* David G. Hume is past chairman of the World Ship Society PONY Branch, Mr. Hume has been on more than 75 cruises and crossings as well as numerous ship visits."
Exploring the ports
After our late afternoon departure from Amsterdam, we sailed overnight to Vlissingen. Upon arrival in Vlissingen, we took a motor coach to Middelburg, where we had a walking tour of the city. Middelburg was the second headquarters of the Dutch East India Company. The restored City Hall is an impressive example of post-Renaissance architecture.
We left Vlissingen in early afternoon and sailed up the Schelde River to Antwerp, where we docked in the center of town later that day. Many passengers headed out to explore the city that evening, but we decided to get an early start the next morning.
Our first place to visit was the Red Star Line Museum located near the banks of the Schelde about a half a mile from the ship. This museum has an observation tower with good views over the river and the city. We then took a bus to the Central Station, an architectural tour-de-force dating from 1905. From here, we walked slowly back to the ship with brief stops at Rubens House, dating from the early 1600s, and Our Lady’s Cathedral, dating from the 1350s.
We sailed from Antwerp in late afternoon and spent a day at sea on our way to Brest in France. There were some mild swells during this part of the journey which caused the ship to pitch and occasionally experience a modest roll. The ship handled the sea very well and we were surprised to hear some passengers moan about the rough seas. All I could think of was that they had not seen anything near rough.
We arrived in Brest early the next morning. Here we opted to take a tour to the town of Morlaix and the Chateau de Kerjean. Morlaix is noted for a colossal viaduct, dating to Roman times, that traverses the city. Of further interest, however, is a bar/restaurant named SS Norway, with a stylized picture of the bow of the ship as part of its sign. From Morlaix, we were driven to the Chateau de Kerjean. The large stone chateau dates from 1550 and many of the rooms contain furniture that is several hundred years old. The kitchen looks just as it may have centuries ago.
After a late afternoon departure from Brest, we sailed to La Rochelle, where we docked at 10:00 AM. The port of La Rochelle has two distinctive medieval towers on each side of the entrance to the harbor. In this port, we decided to take to a tour to the town of Saintes and La Roche-Courbon Castle. In Saintes, we saw the restored Roman Arch of Germanicus and the Cathedral of St. Pierre. We did not see the Roman amphitheater. From Saintes, we were driven to La Roche-Courbon Castle. This castle was originally built in 1475 and has been updated and modernized through the years. The current owners still reside there, so the second floor was not included in the tour. The first floor contains many traces of the original decoration. There is evidence of a moat that once surrounded the castle. A pleasant outdoor café near the gate of the castle offers pastries, ice cream and wine. A small souvenir shop is in the gate house.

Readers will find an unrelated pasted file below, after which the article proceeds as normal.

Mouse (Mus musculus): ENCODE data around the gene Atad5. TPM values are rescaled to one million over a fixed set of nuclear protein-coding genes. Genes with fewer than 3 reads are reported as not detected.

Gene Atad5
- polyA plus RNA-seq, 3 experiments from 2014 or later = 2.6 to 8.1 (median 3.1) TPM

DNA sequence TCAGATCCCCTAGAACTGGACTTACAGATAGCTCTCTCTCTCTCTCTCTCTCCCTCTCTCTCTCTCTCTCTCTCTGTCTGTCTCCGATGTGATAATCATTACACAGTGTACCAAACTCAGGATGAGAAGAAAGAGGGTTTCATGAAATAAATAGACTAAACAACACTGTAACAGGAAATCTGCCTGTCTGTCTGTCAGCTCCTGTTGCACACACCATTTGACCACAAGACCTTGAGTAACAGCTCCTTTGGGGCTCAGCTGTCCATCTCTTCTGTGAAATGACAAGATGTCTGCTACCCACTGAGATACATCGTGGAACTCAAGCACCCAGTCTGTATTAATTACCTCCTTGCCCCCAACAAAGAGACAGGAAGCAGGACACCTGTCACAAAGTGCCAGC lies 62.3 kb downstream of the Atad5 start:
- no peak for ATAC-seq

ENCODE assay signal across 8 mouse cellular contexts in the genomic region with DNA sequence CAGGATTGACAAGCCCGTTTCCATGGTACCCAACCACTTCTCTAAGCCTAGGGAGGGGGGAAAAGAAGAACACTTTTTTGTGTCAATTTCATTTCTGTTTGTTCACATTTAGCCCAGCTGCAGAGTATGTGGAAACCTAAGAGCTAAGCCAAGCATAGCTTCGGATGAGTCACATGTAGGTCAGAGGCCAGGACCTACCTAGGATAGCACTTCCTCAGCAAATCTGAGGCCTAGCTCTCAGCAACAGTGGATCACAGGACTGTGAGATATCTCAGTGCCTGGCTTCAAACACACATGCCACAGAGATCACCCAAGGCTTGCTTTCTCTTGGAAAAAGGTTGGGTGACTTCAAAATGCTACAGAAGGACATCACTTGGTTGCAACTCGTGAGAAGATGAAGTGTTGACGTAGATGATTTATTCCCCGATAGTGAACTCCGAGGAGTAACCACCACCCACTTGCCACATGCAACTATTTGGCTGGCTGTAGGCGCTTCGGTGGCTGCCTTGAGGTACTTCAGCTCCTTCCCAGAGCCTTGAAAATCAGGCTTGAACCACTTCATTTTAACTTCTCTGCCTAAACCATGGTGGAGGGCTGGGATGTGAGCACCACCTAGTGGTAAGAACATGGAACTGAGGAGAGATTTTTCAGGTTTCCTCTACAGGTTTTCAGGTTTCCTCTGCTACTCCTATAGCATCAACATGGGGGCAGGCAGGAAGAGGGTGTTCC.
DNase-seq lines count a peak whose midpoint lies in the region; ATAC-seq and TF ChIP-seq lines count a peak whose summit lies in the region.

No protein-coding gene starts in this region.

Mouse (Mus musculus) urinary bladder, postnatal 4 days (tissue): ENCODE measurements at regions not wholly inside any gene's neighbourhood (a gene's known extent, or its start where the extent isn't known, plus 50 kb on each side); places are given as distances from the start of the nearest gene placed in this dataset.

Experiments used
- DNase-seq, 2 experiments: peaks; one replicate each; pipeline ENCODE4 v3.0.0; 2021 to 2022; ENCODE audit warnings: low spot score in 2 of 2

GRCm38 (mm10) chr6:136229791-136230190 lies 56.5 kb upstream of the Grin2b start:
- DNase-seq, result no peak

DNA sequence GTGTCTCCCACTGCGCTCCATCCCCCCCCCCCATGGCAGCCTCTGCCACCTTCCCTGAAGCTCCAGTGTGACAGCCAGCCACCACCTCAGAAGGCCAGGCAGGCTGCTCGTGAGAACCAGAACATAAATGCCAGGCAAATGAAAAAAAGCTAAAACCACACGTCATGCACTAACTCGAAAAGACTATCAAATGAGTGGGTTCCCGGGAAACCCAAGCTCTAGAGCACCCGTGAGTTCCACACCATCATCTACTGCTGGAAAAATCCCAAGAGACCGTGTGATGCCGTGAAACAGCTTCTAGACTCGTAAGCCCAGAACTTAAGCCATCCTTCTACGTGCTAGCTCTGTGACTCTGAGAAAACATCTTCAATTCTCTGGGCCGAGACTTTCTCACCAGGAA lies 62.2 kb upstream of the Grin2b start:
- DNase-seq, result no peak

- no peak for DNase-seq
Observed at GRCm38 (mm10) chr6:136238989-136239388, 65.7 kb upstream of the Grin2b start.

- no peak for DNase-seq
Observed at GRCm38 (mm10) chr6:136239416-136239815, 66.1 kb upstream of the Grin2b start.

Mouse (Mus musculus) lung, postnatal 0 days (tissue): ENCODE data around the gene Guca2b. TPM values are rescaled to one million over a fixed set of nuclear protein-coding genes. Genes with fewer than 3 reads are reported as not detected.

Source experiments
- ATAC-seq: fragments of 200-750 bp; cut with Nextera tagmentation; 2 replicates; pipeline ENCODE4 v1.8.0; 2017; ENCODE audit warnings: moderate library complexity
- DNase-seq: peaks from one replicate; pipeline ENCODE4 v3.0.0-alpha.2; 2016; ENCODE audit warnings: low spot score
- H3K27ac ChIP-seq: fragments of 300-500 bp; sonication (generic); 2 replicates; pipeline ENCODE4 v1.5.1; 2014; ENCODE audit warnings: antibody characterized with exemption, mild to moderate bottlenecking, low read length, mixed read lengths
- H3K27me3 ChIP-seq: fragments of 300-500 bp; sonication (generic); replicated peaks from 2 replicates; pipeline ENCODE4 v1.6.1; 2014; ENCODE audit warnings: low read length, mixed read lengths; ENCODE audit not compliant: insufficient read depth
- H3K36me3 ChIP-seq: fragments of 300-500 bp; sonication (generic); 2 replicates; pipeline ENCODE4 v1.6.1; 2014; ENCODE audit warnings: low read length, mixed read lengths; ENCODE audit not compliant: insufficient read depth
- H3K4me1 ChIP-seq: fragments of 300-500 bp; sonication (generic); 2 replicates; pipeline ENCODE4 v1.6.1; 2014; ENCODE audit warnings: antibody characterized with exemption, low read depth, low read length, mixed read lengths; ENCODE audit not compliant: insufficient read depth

We left La Rochelle at 8:00 PM and sailed overnight to Bordeaux, where we docked at 10:00 AM. The late morning arrival allowed the passengers to be on deck as we sailed up the Garonne River and under the Pont d’Aquitaine, a large suspension bridge, and the Pont Jacques Chaban-Delmas, reportedly the largest lift bridge in Europe. The 361-foot center span of this bridge can be raised 174 feet to let ships pass under. We docked near the picturesque Place de la Bourse. We decided to explore the city on foot and by tram, for which we bought a twenty-four-hour pass.
We visited the Cathedrale Saint Andre and its freestanding bell tower, Tour Pey-Berland. The cathedral was unique in that it has an entrance on the side of the long nave, rather that at one end. We next went to the Musee des Beaux Arts and viewed the art works in both wings. We also saw the opera house, the Grand Theatre, and the nearby Monument aux Girondins, a tall column with a statue of “Liberty Breaking Its Chains” on the top. There are several medieval defensive gate towers still standing in the city and we saw Porte Cailhau and Grosse Cloche, which, as its name suggests, has a large clock.
On our second day in Bordeaux, the latest Peace Boat, Ocean Dream, docked just astern. This ship had originally been Carnival Cruise Line’s first newbuild, the Tropicale, which entered service in 1981. In late morning, we sailed back down the Garonne on our way to Santander in Spain.
When we reached Santander, we took a tour to Bilbao to see the Guggenheim Museum designed by Frank Gehry. This architectural marvel contains several galleries for temporary art exhibitions. The museum has a very limited permanent collection of art, among which are eight large steel pieces by Richard Serra in the museum’s largest gallery. The museum is noted for its soaring steel and stone interior and its titanium clad exterior, which was designed to represent fish scales.
After departing from Santander, we had a day at sea before a two-day stop in Lisbon. We docked at a new port facility in the Alfama district. On our first day in Lisbon, we were joined by the Celebrity Eclipse and the Costa Mediterranea.
We decided to visit Sintra. We took a taxi to the Rossio Station and boarded a train to Sintra. In Sintra we took a bus to the Pena Palace on a hill overlooking the town. We toured the palace and then walked to the remains of the Moorish Castle on an adjoining hill. On our bus ride back to town, we got off in the historic center for a tour of the National Palace of Sintra. A short bus ride brought us back to the train station. We interrupted our return to Lisbon with a stop in Queluz to visit the 18th century Palace of Queluz.
On our second day in Lisbon the Navigator of the Seas docked astern. After a late breakfast, we visited the Se Cathedral and a portion of the Castle of Saint George.
The Prinsendam sailed from Lisbon in mid-afternoon. We passed under the suspension bridge, Ponte 25 de Abril, and saw the Belem Tower on way down the Tagus River to the sea.
We enjoyed another day at sea before we reached Gibraltar. Across the dock from us was the Noble Caledonia ship, Island Sky, which had originally entered service as the Renaissance Eight in 1992. We opted to stroll through Casemates Square and Main Street on our way to visit the Botanic Gardens, near the entrance to the cable car up to the top of the Rock of Gibraltar.
We had a final day at sea before we arrived in Barcelona, where we disembarked. The Freedom of the Seas was docked in front of the Prinsendam. As we left the port on the bus to the airport, we saw Thompson Celebration, formerly Holland America Line’s Noordam of 1984, preparing to dock.
Above: La Fontaine Dining Room.
Below: Prinsendam in Lisbon. (Photos courtesy of D. Hume).
Cruise ship review - - Holland America Line - - Prinsendam - - 2017